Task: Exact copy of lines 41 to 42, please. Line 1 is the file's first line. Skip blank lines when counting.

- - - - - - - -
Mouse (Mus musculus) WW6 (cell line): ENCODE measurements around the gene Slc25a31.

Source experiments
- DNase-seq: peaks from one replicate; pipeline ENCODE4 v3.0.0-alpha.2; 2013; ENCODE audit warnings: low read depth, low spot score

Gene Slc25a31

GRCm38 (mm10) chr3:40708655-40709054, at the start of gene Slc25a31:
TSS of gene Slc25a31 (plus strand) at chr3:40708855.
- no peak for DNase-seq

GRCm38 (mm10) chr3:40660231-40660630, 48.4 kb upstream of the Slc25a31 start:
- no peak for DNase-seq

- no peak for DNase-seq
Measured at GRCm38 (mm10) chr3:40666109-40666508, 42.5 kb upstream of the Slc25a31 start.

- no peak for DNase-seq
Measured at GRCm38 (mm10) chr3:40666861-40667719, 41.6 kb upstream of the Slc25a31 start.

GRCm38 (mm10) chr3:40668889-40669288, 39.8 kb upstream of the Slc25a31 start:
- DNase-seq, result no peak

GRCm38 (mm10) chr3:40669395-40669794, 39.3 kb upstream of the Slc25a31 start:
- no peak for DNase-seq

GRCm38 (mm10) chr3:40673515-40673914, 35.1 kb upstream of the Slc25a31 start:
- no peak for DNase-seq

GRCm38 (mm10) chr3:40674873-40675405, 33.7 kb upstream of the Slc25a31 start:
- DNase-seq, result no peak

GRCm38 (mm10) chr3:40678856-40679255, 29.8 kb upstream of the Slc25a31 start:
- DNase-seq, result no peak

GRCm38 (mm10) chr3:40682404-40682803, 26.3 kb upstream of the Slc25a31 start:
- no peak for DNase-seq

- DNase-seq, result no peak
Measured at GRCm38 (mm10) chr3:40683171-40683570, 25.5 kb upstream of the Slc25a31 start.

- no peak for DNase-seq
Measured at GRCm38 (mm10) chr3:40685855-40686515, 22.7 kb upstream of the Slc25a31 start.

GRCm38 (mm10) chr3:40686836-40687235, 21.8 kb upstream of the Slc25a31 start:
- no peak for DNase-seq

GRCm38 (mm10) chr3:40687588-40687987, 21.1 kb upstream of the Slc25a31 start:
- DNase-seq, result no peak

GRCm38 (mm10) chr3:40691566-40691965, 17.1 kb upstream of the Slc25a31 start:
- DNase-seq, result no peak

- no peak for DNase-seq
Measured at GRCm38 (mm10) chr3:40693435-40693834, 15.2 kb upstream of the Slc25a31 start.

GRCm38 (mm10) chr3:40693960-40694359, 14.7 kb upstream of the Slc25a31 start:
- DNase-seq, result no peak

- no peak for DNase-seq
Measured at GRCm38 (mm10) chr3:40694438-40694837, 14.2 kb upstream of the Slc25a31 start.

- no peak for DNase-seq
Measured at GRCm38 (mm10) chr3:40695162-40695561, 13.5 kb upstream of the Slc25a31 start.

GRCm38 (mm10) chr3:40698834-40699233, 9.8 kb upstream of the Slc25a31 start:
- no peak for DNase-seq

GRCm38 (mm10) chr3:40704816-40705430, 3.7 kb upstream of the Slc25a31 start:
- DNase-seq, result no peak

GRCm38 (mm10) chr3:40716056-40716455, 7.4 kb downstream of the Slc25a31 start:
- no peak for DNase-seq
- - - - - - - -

Measured at GRCm38 (mm10) chr3:40694438-40694837, 14.2 kb upstream of the Slc25a31 start.

- no peak for DNase-seq